Beauty Shop Secrects 

“So what do you do?” Wearing a chocolate brown smock with my wet hair up in clips I smile and say, “I do lots of things. It is complicated.” My new hairstylist nodded. Within thirty seconds our conversation landed on the topic of mental health. 

“I have a story that no one knows. Not anyone outside my family. We don’t tell anyone,” she said. And then with her voice just above a whisper, while spinning me around to get the right angle, she shared her secret. As I listened to the details of her story I heard in her voice and saw in her eyes and felt in my spirit how deeply this secret haunts her. 

“It is very sad,” I said about the suffering she shared. We agreed that not many people seemed to understand the real pain caused by severe and chronic mental illness. 

“Thank you,” I said. “For sharing your story with me. You inspire me and remind me how important it is to tell our stories.” 

I confess that at first I feared entering into this intense conversation with my stylist (a stranger I had  just met) with sharp objects near my scalp. But rather than lose her focus as she talked, she seemed to be even more present as she revealed a hidden part of herself to me. 

I don’t know if I will see her again. But I do know that her story will stay with me. And my faith in the redemptive power of story grows. The pain may still reside within the heart broken by mental illness, but it no longer aches alone. In the shared story, isolation is overcome and in the broken places, hope can begin to breathe again. 

Mental Illness She Spoke

Unknown to me are the people in the audience who show up to a talk I’m giving about mental illness. I do not know 99 percent of the people for whom I share my story. I look out into the tent or the church or the room or the web camera and I have never seen most of these people before. Yet what I do know is that chances are good that their lives have been impacted by mental illness: a friend, a lover, a family member, and/or themselves.

What I’ve learned in doing this work is that in the space that we create together through the sharing of our stories, grace enters in like a steady breeze. Then one-by-one, people lean into the flow of the conversation and open themselves up to being known. We are no longer strangers, carrying anonymous hurts and struggles. We are known in the naming of our shared shadows. We are named not by the illness itself, but by identifying as people who survive each day in the midst of such deep and chronic invisible pain.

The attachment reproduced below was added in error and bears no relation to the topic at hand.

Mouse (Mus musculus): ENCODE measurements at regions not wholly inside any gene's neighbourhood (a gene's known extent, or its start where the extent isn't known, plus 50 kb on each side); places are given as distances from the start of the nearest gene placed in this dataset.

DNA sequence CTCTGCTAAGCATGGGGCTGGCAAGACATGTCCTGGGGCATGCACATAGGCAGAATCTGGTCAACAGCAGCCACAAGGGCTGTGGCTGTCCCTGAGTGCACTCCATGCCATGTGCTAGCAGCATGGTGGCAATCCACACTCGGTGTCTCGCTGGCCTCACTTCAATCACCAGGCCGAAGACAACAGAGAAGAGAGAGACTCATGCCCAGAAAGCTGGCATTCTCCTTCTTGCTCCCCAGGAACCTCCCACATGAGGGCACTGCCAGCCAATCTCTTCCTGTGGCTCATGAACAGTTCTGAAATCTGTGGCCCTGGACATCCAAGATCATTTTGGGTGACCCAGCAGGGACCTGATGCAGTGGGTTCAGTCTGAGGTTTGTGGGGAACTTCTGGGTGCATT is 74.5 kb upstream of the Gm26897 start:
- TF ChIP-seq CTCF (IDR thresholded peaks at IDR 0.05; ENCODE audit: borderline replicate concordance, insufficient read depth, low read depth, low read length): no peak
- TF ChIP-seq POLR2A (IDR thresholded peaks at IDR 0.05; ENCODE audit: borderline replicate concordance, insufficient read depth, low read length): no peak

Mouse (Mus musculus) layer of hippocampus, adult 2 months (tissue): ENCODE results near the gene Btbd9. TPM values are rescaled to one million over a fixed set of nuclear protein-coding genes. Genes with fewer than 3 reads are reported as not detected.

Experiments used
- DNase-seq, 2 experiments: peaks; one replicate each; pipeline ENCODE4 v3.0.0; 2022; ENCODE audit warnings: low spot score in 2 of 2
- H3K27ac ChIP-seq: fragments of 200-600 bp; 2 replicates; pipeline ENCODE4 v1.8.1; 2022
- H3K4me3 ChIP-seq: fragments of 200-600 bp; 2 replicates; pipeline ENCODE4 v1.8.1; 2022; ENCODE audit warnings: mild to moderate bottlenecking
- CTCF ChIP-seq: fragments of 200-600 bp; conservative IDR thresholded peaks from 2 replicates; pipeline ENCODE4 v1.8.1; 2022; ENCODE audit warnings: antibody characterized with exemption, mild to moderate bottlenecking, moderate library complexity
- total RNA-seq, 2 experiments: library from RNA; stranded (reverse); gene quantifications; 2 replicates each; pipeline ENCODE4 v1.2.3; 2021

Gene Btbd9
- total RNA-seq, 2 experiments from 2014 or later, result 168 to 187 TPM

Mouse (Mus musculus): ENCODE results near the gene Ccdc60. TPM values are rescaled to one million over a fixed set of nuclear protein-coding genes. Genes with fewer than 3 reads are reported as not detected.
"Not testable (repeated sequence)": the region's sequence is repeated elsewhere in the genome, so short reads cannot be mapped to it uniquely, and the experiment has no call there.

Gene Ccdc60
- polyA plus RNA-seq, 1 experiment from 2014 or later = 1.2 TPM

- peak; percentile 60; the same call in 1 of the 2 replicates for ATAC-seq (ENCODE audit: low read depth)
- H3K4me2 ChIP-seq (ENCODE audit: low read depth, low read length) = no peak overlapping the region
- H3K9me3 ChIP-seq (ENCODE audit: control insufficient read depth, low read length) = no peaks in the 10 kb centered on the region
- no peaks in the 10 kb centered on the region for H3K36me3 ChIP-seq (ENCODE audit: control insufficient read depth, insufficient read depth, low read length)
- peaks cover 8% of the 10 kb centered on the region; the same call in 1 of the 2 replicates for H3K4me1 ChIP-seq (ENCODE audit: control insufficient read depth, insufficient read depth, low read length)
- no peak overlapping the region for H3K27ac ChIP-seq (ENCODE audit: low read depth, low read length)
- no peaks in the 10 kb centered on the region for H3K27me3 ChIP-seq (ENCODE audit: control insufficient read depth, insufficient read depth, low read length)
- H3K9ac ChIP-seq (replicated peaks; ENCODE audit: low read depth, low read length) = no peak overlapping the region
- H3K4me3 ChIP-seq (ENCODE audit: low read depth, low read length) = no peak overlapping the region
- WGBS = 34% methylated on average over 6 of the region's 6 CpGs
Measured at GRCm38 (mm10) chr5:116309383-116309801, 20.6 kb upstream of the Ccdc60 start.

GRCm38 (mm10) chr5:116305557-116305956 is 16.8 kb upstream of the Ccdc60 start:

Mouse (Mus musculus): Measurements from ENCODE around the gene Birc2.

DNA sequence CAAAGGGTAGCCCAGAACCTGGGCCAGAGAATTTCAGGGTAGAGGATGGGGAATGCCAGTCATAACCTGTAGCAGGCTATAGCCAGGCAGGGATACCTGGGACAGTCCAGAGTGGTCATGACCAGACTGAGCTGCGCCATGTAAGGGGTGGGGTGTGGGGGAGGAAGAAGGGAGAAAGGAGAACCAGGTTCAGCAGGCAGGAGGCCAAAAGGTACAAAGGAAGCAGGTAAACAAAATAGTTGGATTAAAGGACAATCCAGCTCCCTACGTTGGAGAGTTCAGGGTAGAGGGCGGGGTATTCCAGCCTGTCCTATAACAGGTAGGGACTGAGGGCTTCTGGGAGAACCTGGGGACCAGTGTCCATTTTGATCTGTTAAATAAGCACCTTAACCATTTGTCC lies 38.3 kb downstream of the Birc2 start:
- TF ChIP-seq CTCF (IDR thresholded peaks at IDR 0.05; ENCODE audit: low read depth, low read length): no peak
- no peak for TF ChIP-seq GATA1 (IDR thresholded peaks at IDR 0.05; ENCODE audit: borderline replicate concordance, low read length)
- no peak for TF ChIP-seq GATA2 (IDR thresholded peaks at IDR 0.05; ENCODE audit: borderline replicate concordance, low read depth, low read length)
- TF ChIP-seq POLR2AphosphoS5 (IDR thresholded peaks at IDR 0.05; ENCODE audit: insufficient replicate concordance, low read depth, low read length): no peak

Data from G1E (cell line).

At the Wild Goose Festival on July 8, I spoke about mental illness and faith. I gave a testimony to the healing hope that can be found in the experience of telling the true stories of our lives. I shared how at my father’s funeral, speaking as his youngest child, I muttered words of God’s love for a man that was often hard to love. Severe and chronic, untreated mental illness, like a greedy thief, stole from us decades of goodwill and affection for our father. 

Then I shared how in the aftermath of witnessing my cousin’s execution, the trauma I suffered was fuel for advocacy efforts. Part of my cousin’s story included a long history of mental illness, including the psychosis during the crime that landed him in death row. Three years after the state of Missouri killed him by lethal injection, I served as a minister for outreach in Minneapolis. I soon found myself giving a testimony at a Minnesota Senate hearing when they were trying to reinstate the death penalty. It failed.